Written by Bryan Watts
October 12, 2011
A menhaden in a brown pelican’s nest. Photo by Bryan Watts.
Menhaden, often called the “most important fish in the sea,” are the energy changers of Bay waters. They filter plankton, converting it into oil-rich tissues and making this vast energy reserve available to consumers higher up on the food chain. Demand for this energy-rich oil is at the heart of the conflict between Omega Protein, the largest commercial menhaden fishery on the Atlantic Coast, and many recreational anglers who claim that menhaden harvest levels have greatly compromised the health of striped bass and other prized species that depend on menhaden for food.
But striped bass and Omega Protein are not the only ones chasing menhaden. Menhaden are critical prey for many of our bird populations as well, including bald eagles, osprey, brown pelican, royal tern, and common loons – species that provide the sights and sounds of the visible living fabric that we identify with the Chesapeake Bay experience.
The current ASMFC regulation allows for harvests down to 8% of the projected unfished population (or conversely, catching up to 92 percent of all menhaden in the Bay and ocean). The population is technically classified as overharvested if it is driven below the 8% threshold. Even with this alarmingly generous threshold, a recent scientific assessment has indicated that menhaden have been overfished in 32 of the last 54 years.
In 1971 during the height of the DDT era, Bob Kennedy worked with breeding osprey in Mobjack Bay as a graduate student at the College of William and Mary under Dr. Mitchell Byrd. Kennedy determined that osprey pairs were producing chicks at a rate well below that needed to maintain the population, largely because DDT in their system made their egg shells too thin to be viable. Only 1 in 4 eggs hatched due to DDT contamination, but of the chicks that hatched, nearly 8 of 10 survived to fledge.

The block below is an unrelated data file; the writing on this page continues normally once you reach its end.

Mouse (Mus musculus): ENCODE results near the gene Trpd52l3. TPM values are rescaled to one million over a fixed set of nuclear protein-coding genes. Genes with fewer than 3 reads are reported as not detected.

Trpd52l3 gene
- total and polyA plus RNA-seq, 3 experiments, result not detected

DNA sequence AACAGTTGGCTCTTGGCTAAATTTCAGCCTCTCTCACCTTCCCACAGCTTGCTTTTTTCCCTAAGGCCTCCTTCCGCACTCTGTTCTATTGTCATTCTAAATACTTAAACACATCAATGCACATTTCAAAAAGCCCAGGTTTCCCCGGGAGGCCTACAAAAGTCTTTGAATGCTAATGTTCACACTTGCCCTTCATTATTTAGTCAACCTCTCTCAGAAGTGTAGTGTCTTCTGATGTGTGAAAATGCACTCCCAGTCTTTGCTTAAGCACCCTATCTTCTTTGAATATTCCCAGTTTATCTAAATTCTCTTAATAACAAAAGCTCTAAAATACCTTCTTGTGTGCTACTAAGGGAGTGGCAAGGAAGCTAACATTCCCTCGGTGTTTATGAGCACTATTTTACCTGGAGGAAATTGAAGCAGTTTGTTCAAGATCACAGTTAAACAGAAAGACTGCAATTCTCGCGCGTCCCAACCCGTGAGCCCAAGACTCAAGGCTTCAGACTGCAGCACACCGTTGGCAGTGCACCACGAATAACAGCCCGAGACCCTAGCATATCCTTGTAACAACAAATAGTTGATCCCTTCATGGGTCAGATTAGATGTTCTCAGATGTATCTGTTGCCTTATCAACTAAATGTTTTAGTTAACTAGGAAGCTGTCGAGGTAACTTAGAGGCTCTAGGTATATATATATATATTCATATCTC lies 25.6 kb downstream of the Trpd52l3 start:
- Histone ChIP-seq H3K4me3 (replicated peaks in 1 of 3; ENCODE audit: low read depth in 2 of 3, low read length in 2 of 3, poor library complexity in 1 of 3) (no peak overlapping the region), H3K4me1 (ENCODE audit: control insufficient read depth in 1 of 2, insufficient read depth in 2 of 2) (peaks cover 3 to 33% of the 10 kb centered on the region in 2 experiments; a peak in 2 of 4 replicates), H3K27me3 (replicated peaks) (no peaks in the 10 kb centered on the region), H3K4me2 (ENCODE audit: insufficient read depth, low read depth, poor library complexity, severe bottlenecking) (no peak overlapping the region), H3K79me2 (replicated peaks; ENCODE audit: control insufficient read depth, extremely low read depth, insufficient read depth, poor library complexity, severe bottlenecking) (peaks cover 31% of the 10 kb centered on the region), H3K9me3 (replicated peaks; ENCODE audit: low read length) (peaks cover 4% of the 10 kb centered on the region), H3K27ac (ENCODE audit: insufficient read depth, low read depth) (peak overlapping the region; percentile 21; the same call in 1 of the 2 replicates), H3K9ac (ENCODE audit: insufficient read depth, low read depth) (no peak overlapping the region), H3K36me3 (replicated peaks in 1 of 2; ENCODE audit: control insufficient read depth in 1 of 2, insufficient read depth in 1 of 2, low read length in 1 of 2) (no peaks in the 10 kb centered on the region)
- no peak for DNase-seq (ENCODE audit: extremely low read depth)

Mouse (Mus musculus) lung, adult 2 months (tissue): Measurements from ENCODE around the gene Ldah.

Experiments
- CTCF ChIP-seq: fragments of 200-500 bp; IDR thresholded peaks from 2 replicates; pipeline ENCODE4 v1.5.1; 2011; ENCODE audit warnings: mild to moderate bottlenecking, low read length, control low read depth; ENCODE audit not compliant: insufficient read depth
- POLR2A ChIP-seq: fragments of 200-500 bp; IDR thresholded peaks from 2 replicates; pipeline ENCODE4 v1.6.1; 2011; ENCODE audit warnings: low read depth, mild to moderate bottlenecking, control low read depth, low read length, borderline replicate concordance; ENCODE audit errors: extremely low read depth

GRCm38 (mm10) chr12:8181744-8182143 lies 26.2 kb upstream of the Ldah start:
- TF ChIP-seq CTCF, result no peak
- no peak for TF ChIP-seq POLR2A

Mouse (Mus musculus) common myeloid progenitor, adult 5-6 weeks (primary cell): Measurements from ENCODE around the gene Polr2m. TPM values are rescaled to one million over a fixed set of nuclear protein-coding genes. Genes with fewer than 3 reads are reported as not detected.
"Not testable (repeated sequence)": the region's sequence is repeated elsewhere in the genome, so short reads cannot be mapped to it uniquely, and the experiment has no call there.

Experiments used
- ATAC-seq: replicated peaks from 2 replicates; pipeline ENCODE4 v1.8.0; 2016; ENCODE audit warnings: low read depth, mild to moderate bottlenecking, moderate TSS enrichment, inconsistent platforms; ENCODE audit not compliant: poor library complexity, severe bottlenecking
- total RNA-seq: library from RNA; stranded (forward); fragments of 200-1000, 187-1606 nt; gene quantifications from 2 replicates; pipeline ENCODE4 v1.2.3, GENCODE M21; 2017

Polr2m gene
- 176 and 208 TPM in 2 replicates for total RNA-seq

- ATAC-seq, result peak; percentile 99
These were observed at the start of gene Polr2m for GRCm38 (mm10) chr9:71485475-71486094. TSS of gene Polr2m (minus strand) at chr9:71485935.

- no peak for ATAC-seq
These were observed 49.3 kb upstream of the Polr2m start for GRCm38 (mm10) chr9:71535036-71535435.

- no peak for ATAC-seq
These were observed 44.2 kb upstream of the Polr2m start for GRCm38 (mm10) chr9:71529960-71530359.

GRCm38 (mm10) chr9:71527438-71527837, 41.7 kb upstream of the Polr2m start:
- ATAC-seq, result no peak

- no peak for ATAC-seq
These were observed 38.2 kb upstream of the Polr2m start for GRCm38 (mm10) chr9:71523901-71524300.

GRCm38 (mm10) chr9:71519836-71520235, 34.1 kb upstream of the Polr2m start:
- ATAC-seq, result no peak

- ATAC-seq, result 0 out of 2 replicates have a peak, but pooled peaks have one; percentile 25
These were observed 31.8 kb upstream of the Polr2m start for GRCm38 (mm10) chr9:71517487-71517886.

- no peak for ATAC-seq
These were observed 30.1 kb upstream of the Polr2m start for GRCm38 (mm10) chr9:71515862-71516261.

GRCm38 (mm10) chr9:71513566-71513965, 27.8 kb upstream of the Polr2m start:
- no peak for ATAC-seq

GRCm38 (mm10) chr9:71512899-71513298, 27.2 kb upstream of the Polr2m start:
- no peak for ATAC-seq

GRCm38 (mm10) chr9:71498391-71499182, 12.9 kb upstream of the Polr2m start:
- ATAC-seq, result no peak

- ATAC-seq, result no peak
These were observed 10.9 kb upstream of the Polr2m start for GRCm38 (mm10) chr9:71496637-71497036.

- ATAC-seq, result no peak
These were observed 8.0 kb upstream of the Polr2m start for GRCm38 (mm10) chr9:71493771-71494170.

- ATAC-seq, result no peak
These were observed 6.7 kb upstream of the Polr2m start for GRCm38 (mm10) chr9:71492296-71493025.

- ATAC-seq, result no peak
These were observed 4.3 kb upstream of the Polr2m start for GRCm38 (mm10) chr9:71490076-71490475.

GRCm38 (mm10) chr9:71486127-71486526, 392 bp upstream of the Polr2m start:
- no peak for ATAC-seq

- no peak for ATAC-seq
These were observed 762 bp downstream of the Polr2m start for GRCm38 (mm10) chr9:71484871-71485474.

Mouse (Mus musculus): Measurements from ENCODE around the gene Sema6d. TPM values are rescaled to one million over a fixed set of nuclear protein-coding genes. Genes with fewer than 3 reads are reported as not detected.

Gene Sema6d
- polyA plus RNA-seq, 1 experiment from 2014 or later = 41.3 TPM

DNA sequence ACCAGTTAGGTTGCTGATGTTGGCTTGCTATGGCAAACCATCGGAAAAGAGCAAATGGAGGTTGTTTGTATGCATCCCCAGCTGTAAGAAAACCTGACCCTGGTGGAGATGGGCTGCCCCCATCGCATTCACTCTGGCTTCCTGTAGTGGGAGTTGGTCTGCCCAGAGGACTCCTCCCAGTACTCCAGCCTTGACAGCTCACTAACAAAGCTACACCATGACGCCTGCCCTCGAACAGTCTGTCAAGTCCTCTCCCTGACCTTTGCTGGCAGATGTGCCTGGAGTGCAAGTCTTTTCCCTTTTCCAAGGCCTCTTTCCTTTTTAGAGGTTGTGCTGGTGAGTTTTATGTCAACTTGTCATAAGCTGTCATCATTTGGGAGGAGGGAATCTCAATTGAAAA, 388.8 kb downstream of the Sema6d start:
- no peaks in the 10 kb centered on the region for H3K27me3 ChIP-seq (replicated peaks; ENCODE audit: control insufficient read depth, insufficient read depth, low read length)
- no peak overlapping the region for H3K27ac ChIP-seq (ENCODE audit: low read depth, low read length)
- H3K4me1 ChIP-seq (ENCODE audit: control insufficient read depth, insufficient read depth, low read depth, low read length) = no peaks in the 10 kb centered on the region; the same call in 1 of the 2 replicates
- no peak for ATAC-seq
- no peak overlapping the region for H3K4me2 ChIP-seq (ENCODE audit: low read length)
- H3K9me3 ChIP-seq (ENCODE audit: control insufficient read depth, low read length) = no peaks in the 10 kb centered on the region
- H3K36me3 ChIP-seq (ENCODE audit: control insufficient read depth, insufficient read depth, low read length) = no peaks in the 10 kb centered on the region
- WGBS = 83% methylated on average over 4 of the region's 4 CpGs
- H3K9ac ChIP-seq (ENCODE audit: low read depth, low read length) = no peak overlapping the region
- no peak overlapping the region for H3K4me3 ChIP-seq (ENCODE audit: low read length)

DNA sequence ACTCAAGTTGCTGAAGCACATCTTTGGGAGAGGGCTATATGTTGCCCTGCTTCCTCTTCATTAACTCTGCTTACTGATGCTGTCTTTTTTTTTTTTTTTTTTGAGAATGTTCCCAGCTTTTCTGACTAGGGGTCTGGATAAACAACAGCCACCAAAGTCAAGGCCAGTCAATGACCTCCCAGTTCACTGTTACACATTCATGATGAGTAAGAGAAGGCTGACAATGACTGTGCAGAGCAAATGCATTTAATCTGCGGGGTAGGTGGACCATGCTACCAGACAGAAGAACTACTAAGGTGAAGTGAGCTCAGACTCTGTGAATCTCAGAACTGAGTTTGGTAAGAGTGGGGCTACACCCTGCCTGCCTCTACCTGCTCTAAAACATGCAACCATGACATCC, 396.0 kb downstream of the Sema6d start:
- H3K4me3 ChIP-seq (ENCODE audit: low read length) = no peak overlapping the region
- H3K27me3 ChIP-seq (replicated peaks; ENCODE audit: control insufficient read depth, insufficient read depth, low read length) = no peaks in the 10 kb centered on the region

Andy Glass weighing an osprey chick as part of a study examining diet, provisioning rates, and chick growth. Photo by Bryan Watts.
During the next few decades, three additional William and Mary graduate students would work with osprey in Mobjack Bay and provide a portrait of a changing population. The United States ultimately banned DDT, and by the early 1980s osprey pairs were producing more than twice as many chicks as in the early 1970s, and their population was growing.
Surprisingly, however, by 2006 osprey productivity in Mobjack Bay had declined again back to levels not seen since the DDT era. This time the underlying cause had completely changed.
More than 35 years after DDT, graduate student Andy Glass found that 9 out of every 10 eggs hatched, but only 4 of every 10 chicks survived to fledge. Chicks were hatching, but they were starving in the nest.
Why? In the 1970s adult osprey were delivering nearly three times more fish to nestlings than in 2006. In the 1980s during the period of highest productivity, more than 70% of the fish delivered to nests were menhaden. By 2006 menhaden represented less than 27% of the diet. None of the other fish species in the osprey’s diet are equivalent to menhaden in energy content. So the adults were providing fewer fish to their chicks, and the fish were of poorer quality.
Significantly, over the same four decades, the menhaden population as measured by haul seines in Maryland had declined by more than 90%.
What is now before the ASMFC are proposals to make no change, as well as one to increase the population threshold from 8% to 15% of unfished levels. Though that would represent a modest change, it would be a welcome movement toward considering the needs of sport fish, birds, marine mammals, and the broader Bay ecosystem.
The Chesapeake Bay is a tremendous and shared resource. We all have a voice in how that resource should be used for the highest public good.